Say yes to eating protein and (for 3 bites) what you love

Getting through the holidays without adding weight can challenge anyone. For people with diabetes, carbs can be an issue.

Take one bite, then another, and finally a third. Then stop.

Dietitian Dori Khakpour (kok-pour) gives this advice to her UW Medicine patients as they consider an endless array of holiday goodies and carbs over the next two weeks.

“When you really think about it, we start the holidays at Halloween and go right through to New Years with eating sugar, which can exasperate blood sugar. But this time of year, between sweets and carb-heavy offerings, it's worse, she said.

“It’s really about mindful eating. There is consciousness about food in your mouth. As kids, we’d see something colorful and tasty, so we'd eat it.  As adults, we need to consciously choose food that brings good memories, not just eat it because it’s there.”

Khakpour’s advice to her patients is to take three bites of food that you really like. Then wait.

“After that first bite, that is where all the feel-good hormones flood into your system,” she said. “You’re eating what you love. There is a favor explosion.  But after bite number three, the taste sensors in your tongue begin to shut down.”

It's an opportunity for people to stop and consider: Do you need to eat the rest of this? 

She also counsels patients with diabetes (34 million in the United States) or prediabetes to focus on hydration, preparation and maybe most importantly, on proteins.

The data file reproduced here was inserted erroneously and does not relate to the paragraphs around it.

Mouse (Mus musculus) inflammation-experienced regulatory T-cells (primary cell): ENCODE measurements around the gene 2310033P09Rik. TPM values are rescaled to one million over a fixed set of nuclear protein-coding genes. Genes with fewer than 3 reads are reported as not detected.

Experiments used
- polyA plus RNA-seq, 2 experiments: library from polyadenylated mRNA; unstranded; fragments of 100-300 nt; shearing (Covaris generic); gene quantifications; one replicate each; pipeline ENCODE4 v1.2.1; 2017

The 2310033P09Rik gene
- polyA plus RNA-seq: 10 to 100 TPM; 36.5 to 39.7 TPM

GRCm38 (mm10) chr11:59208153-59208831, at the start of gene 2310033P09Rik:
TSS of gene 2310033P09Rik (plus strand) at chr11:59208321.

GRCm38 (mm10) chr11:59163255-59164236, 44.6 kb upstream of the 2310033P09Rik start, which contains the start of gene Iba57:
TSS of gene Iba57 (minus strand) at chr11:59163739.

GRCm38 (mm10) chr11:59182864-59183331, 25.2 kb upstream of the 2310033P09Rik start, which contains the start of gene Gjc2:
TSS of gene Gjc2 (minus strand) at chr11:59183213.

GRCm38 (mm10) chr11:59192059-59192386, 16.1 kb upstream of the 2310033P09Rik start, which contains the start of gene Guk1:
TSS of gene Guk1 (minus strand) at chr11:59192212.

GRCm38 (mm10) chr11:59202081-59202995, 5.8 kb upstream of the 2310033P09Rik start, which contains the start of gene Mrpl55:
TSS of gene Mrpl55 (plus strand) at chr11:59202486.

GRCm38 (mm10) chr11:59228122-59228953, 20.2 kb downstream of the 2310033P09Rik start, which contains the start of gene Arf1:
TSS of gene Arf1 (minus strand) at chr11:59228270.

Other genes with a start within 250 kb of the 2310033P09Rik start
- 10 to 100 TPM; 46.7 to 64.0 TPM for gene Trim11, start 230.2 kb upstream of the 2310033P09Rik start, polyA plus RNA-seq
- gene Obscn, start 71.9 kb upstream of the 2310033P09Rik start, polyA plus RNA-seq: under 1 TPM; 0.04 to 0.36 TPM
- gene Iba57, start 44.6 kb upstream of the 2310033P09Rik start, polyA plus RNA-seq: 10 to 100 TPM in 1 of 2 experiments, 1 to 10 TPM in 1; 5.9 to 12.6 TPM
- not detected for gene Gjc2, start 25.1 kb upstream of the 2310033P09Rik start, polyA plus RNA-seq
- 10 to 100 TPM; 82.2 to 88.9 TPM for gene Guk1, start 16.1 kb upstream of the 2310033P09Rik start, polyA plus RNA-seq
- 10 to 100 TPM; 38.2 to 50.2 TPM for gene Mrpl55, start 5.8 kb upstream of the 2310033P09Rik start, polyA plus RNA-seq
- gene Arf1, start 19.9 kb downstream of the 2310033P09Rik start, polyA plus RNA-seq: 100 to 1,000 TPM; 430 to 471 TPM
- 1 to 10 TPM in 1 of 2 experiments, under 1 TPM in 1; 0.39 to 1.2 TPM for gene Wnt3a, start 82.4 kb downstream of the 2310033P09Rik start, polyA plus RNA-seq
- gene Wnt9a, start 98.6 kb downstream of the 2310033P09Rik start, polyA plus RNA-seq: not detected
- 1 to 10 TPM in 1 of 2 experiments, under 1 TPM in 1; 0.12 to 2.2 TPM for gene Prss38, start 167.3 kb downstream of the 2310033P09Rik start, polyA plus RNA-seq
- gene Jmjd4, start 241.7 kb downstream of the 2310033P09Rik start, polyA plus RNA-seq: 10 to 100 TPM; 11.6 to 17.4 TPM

On hydration. You’ve all heard it before. Drink 8 to 10 cups of water a day depending on your body weight. Often a feeling of hunger is really a feeling of thirst. Resist slaking your thirst with sugary drinks or alcohol, which are empty calories and carbohydrates, she said.

Prepare before you join a celebration. Decide what you really want to consume.  A special pie that you associate with Christmas? Grandma’s casserole?  Skip the rolls, since you can have those anytime, she suggested.

Finally, the protein.  Eat a lot of lean proteins during the day, and preferable half of your daily allowance at breakfast.  Starving yourself all day long to overindulge at dinner is a bad idea for anyone, and especially patients with diabetes and prediabetes.  You’ll hit the party hungry and eat more food, and more carbohydrates, than you need, she said.

“Protein is the best for your body to be nourished and feel full,” Khakpour said. The average person needs 40 to 60 grams of protein a day, so eating 25 grams at breakfast is a healthy start, Khakpour said. She suggests switching up breakfast to include an Impossible Burger or piece of salmon, some light cheese or a protein shake.

For people who are confining at home, the temptation to graze can be strong. One idea: Freezing the tempting treats so they won’t be easy to eat.

Diabetes and prediabetes are on upward trajectories in America, but people shouldn't consider them as inevitable outcomes, Khakpour said.  “Just because you have prediabetes does not mean you have to develop diabetes. Thankfully there is something you can do about it."

So take a deep breath and schedule a doctor’s appointment to check your blood sugar. But for now, eat that protein and take the holidays three deliberate bites at a time.

– Barbara Clements -, 253-740-5043

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